Jeb Bush, Jr. Tweets: Father’s Immigration Position Not a “Flip Flop”

Yesterday media outlets began to report about Jeb Bush’s new book, “Immigration Wars” and his positions as he considers a 2016 run to the White House. The news led many to conclude that Bush had suddenly changed his views on immigration, causing a very strong reaction with reformers. When our own Charlie García tweeted a National Journal story about about the issue, the Twitter account of Bush’s son, Jeb Bush, Jr. tweeted back to García, saying that his father’s position was not a flip flop.

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Many have seen Bush as one of the GOP’s most immigration-friendly voices in the country. In this NBC News segment, Chuck Todd clarifies Bush’s immigration position during a interview with the former Florida governor.

As TPM reported yesterday, the reaction to Bush’s stance on citizenship for the estimated 11 million undocumented individuals surprised many immigration groups and even fellow Republicans:

After years of building a reputation as the “good” Republican on immigration, Jeb Bush shocked the reform community on Monday by ruling out a path to citizenship for undocumented immigrants, a position solidly to the right of prominent GOPers like Sen. Marco Rubio (R-FL).

The news stunned immigration activists and aides working on a bill and who have long insisted that anything short of citizenship is a dealbreaker for reform — especially given that Bush wasdecisively in the pro-citizenship camp just months ago. It also was a head scratcher for political observers, giving Bush an unexpected opening in 2016 to attack not only Rubio, but several possible presidential candidates, as overly liberal on immigration reform.

“Wow,” Marshall Fitz, director of immigration policy at the liberal Center For American Progress, told TPM in an e-mail. “For a guy who has been a luminary on this issue for the GOP, his endorsement of such a regressive policy is deeply troubling.”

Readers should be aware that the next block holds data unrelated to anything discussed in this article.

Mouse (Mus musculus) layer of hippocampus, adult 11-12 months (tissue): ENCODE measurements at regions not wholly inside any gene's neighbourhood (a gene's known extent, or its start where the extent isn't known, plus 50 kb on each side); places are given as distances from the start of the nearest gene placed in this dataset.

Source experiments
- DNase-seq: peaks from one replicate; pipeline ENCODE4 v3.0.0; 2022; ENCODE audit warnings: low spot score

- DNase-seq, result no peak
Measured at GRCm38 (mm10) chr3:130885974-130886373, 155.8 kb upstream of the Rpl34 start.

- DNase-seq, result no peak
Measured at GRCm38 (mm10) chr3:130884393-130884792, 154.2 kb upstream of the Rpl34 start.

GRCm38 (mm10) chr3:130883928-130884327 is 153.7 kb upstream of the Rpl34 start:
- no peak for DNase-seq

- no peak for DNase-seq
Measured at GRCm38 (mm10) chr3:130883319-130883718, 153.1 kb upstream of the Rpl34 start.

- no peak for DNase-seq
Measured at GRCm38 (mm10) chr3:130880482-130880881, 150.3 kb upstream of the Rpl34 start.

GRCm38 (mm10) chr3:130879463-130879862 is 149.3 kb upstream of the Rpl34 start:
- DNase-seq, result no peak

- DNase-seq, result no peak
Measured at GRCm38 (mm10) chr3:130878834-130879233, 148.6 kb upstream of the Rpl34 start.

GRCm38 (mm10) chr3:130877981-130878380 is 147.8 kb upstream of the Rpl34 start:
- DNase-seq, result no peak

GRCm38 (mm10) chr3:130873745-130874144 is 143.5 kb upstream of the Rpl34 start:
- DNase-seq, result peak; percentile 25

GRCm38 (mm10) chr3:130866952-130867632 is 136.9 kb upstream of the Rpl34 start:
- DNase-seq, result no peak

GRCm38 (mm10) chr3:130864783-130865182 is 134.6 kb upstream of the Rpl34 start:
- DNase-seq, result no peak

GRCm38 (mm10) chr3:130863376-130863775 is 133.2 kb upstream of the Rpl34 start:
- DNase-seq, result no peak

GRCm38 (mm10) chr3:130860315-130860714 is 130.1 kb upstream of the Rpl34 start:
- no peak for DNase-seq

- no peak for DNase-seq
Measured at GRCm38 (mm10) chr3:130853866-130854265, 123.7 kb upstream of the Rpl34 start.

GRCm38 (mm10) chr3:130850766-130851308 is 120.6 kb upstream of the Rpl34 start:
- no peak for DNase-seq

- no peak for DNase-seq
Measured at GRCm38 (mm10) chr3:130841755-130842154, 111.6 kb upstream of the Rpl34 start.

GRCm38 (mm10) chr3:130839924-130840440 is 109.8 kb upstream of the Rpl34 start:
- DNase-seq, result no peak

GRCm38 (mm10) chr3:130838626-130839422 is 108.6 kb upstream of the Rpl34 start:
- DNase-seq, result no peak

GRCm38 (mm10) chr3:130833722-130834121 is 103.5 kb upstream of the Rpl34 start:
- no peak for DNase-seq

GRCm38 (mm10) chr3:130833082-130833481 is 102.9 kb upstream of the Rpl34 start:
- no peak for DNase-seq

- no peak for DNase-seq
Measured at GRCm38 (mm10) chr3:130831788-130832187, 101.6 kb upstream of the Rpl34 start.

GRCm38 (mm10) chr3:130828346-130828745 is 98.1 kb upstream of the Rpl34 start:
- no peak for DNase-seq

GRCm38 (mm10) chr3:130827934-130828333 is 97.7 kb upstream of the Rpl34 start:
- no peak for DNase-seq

Later in the story, TPM included how a former advisor to Mitt Romney was shocked to hear about Bush’s position:

“Where the hell was this Jeb Bush during the campaign?” the advisor said. “He spent all this time criticizing Romney and it turns out he has basically the same position. So he wants people to go back to their country and apply for citizenship? Well, that’s self deportation. We got creamed for talking about that. And now Jeb is saying the same thing.”

Bush responded in an e-mail to the Herald that he did not advocate “self deportation” as defined by Romney. And he’s right: Bush’s plan is still way more progressive than Romney’s 2012 platform in that it would grant at least some legal status to the undocumented population and possibly citizenship to some young undocumented immigrants. One theory making the pro-reform rounds is that Bush crafted his latest plan in the Romney era when it would have been considered a centrist compromise only to be left behind as party leaders sprinted to the left on the issue after his loss.

“If he stays with this new, ‘let them be workers but not citizens’ stance, it will be a political blunder of huge proportions,” Frank Sharry, the executive director of pro-reform America’s Voice, said in a written statement. “At a time when voters are looking for steady, principled leaders and Republicans are supporting citizenship in greater numbers, this should be Jeb Bush’s moment. Yet his disturbing flip-flop on immigration citizenship and tack to the right ahead of a potential presidential primary suggests that he’s misread the moment.”

Earlier today POLITICO published a piece about Bush’s appearance on MSNBC’s “Morning Joe,” where Bush clarified his positions:

Bush said on “Morning Joe” on Tuesday that while he favors a path to “legalization,” not citizenship, he would not oppose an immigration deal that granted illegal immigrants in the U.S. eventual citizenship if there were a way to do so without giving them an advantage over those foreigners trying to come to America legally.

“If you can craft that in law where you can have a path to citizenship where there isn’t an incentive for people to come illegally, I’m for it, I support it,” Bush said. “I don’t see how you do it, but I’m not smart enough to figure out every aspect of a really complex law.”

One of Bush’s most active commentators/critics on Twitter has been the profile of Ana Navarro, the 2008 National Hispanic Co-Chair for John McCain and the 2012 National Hispanic Co-Chair for Jon Hunstman. Here are series of tweets that Navarrro has shared in the last 24 hours:

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